The typical steps for installing involves using a USB-bootable version of Debian and then partitioning the hard-drive for the new OS. Unfortunately, my BIOS has been locked and for various reasons, I can't get the password.

The current OSs on the system are: 1. Windows XP 2. Ubuntu 11.10

Someone told me that I could install Debian from within Ubuntu 11.10 but that would be "risky".

Could someone please help me with detailed step-by-step instructions on how to install Debian alongside Ubuntu when the only boot option is from the Hard-Drive, and not from USB or CD media? More details about the system will be provided on asking.

  • @don_crissti Please list that as an answer so that I can mark it as an answer and close this question. I'm sorry I didn't see that before. Somehow it show when I googled for this! Thank you – shikharraje Jun 8 '13 at 12:15
  • * Somehow it didn't show – shikharraje Jun 8 '13 at 12:24

There are at least two ways to do that:

"poor man's install":

Debian Installation Guide (see Installation Media > Hard Disk, Preparing Files for Hard Disk Booting)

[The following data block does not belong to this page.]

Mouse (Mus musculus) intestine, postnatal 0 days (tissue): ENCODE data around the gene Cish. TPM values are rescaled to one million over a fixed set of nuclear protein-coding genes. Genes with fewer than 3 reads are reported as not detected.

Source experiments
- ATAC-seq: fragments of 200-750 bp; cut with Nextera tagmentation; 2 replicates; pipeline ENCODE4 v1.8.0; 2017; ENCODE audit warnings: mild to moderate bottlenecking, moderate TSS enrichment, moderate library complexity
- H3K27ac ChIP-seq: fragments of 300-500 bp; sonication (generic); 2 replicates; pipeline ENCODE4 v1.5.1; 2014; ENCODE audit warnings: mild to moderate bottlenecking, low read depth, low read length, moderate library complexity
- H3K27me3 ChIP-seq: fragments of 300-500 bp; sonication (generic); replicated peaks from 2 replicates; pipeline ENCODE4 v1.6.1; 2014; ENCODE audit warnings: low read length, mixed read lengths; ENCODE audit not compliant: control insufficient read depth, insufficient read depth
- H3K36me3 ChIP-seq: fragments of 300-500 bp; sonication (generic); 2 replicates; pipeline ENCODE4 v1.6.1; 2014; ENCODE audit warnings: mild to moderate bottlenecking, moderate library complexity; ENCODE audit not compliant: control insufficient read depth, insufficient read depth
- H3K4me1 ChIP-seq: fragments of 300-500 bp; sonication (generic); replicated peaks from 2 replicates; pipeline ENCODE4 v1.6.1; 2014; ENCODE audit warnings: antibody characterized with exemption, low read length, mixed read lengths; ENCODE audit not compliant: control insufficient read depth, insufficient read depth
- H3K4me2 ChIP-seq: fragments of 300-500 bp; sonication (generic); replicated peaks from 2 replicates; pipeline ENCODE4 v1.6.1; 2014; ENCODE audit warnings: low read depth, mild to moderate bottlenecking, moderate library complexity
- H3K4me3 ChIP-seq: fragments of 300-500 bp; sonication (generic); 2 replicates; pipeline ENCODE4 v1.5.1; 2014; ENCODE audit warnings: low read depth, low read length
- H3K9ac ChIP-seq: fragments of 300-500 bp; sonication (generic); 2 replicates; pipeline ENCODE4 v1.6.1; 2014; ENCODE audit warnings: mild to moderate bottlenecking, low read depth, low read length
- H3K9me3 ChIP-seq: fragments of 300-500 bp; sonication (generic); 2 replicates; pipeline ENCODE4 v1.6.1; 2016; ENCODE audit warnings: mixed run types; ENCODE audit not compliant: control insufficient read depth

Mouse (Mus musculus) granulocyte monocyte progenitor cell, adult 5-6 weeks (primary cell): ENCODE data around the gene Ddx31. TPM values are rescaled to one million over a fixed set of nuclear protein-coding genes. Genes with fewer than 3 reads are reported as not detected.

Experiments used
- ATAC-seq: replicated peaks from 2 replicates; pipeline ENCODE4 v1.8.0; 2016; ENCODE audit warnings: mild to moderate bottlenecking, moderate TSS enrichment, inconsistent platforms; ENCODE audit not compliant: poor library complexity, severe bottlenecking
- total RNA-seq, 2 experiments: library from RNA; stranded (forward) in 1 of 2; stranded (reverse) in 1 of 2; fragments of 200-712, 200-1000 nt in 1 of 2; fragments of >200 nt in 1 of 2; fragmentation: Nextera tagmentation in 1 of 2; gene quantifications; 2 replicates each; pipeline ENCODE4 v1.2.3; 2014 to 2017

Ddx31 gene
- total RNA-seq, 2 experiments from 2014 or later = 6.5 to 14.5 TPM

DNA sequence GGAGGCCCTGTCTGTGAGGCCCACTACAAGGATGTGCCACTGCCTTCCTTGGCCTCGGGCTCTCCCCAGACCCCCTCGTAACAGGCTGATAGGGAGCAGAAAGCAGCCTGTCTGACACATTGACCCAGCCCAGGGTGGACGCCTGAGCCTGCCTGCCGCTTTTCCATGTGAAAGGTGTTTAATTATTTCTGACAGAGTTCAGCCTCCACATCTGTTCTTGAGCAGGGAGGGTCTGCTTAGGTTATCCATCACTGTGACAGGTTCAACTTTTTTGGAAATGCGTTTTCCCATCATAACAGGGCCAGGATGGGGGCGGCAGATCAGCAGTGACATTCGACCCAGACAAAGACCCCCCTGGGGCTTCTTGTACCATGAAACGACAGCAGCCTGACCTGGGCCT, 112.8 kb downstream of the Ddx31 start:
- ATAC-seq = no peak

or "bootstrap":


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If your system is capable enough, you could run Debian as a virtual machine within Ubuntu. You can do this by installing VirtualBox (package name virtualbox), creating a new VM, and installing Debian from boot media.

In this way you circumvent the BIOS restriction, and you have the advantage that you can run Ubuntu and Debian simultaneously.

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  • Thank you for the reply, but I can't mark this an answer, since I wanted a native Debian. But you're right, if one wants a Debian server as a VM, then VirtualBox would be the way to go. I'm not an expert on it, but I've heard that setting up a Debian server VM is easier on VirtualBox than VMWare. – shikharraje Jun 8 '13 at 12:29
  • Fair comment: thought I'd give the option anyway. I've run more VMware than I have virtualbox and I couldn't say that one is easier than the other... but one is definitely cheaper :) – Flup Jun 9 '13 at 21:55

I think this might help. It shows you how to set up your existing grub (on an installed Ubuntu system) so that you can boot the Debian installer from it. Having done this, you can proceed to install Debian normally. The instructions at the link show you how to install Debian using a netinstall image. I think, however, that you should be able to adapt them to a full install image (a DVD ISO, say).

Please note that I haven't tried such a thing myself and only posted it as a possible solution you may want to look at.

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  • I can't upvote, since I don't have the requisite reputation, but this answer was helpful. Thank you! – shikharraje Jun 8 '13 at 12:22

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